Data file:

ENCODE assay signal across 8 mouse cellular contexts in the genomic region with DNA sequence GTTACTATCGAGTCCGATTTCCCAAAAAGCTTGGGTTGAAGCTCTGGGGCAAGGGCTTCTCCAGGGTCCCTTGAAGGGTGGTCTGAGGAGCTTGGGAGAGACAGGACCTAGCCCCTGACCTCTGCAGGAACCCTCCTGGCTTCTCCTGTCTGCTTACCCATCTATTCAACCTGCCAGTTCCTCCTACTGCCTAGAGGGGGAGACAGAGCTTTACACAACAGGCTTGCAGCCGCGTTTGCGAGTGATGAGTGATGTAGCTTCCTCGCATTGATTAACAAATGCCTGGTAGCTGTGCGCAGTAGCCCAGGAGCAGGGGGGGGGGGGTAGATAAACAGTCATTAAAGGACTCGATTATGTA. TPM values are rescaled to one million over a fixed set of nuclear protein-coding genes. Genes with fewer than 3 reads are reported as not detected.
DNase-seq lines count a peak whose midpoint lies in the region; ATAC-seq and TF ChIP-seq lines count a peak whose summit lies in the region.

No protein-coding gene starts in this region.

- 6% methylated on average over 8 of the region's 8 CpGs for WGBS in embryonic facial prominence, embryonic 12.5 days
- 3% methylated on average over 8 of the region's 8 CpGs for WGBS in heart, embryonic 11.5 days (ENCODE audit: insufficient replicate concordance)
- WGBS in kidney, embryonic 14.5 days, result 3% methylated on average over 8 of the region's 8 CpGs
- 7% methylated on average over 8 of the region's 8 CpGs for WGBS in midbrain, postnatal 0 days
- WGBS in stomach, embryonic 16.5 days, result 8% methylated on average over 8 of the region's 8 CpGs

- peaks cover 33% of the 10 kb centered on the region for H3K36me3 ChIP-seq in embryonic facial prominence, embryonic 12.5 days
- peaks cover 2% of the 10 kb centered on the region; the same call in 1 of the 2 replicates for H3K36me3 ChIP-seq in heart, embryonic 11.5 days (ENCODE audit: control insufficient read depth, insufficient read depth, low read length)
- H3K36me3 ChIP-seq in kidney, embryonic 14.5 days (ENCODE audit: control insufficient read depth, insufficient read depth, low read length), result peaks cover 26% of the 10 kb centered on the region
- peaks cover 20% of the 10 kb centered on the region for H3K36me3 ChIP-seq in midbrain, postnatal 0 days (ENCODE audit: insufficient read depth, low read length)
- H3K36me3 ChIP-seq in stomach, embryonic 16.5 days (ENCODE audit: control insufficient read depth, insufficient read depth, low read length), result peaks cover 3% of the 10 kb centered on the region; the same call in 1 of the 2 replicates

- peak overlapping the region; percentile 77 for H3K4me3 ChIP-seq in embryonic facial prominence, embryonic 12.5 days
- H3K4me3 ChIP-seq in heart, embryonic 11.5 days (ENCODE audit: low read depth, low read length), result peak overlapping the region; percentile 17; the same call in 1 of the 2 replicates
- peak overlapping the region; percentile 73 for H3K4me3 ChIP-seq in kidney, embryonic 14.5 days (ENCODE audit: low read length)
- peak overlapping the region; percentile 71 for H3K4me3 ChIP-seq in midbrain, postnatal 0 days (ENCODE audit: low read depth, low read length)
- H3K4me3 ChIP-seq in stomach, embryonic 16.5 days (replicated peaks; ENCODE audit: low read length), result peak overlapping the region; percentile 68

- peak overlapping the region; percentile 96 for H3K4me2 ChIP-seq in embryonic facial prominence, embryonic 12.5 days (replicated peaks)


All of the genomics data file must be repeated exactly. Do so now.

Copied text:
ENCODE assay signal across 8 mouse cellular contexts in the genomic region with DNA sequence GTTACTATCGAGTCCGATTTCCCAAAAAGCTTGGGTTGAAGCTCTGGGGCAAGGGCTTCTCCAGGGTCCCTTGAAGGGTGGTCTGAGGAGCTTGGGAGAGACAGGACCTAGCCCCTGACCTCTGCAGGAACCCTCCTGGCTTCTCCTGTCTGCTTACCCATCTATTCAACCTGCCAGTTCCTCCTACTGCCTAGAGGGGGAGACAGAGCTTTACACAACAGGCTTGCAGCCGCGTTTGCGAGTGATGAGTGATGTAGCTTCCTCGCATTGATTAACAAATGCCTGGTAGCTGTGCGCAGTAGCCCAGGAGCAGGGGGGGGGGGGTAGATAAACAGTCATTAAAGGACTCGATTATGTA. TPM values are rescaled to one million over a fixed set of nuclear protein-coding genes. Genes with fewer than 3 reads are reported as not detected.
DNase-seq lines count a peak whose midpoint lies in the region; ATAC-seq and TF ChIP-seq lines count a peak whose summit lies in the region.

No protein-coding gene starts in this region.

- 6% methylated on average over 8 of the region's 8 CpGs for WGBS in embryonic facial prominence, embryonic 12.5 days
- 3% methylated on average over 8 of the region's 8 CpGs for WGBS in heart, embryonic 11.5 days (ENCODE audit: insufficient replicate concordance)
- WGBS in kidney, embryonic 14.5 days, result 3% methylated on average over 8 of the region's 8 CpGs
- 7% methylated on average over 8 of the region's 8 CpGs for WGBS in midbrain, postnatal 0 days
- WGBS in stomach, embryonic 16.5 days, result 8% methylated on average over 8 of the region's 8 CpGs

- peaks cover 33% of the 10 kb centered on the region for H3K36me3 ChIP-seq in embryonic facial prominence, embryonic 12.5 days
- peaks cover 2% of the 10 kb centered on the region; the same call in 1 of the 2 replicates for H3K36me3 ChIP-seq in heart, embryonic 11.5 days (ENCODE audit: control insufficient read depth, insufficient read depth, low read length)
- H3K36me3 ChIP-seq in kidney, embryonic 14.5 days (ENCODE audit: control insufficient read depth, insufficient read depth, low read length), result peaks cover 26% of the 10 kb centered on the region
- peaks cover 20% of the 10 kb centered on the region for H3K36me3 ChIP-seq in midbrain, postnatal 0 days (ENCODE audit: insufficient read depth, low read length)
- H3K36me3 ChIP-seq in stomach, embryonic 16.5 days (ENCODE audit: control insufficient read depth, insufficient read depth, low read length), result peaks cover 3% of the 10 kb centered on the region; the same call in 1 of the 2 replicates

- peak overlapping the region; percentile 77 for H3K4me3 ChIP-seq in embryonic facial prominence, embryonic 12.5 days
- H3K4me3 ChIP-seq in heart, embryonic 11.5 days (ENCODE audit: low read depth, low read length), result peak overlapping the region; percentile 17; the same call in 1 of the 2 replicates
- peak overlapping the region; percentile 73 for H3K4me3 ChIP-seq in kidney, embryonic 14.5 days (ENCODE audit: low read length)
- peak overlapping the region; percentile 71 for H3K4me3 ChIP-seq in midbrain, postnatal 0 days (ENCODE audit: low read depth, low read length)
- H3K4me3 ChIP-seq in stomach, embryonic 16.5 days (replicated peaks; ENCODE audit: low read length), result peak overlapping the region; percentile 68

- peak overlapping the region; percentile 96 for H3K4me2 ChIP-seq in embryonic facial prominence, embryonic 12.5 days (replicated peaks)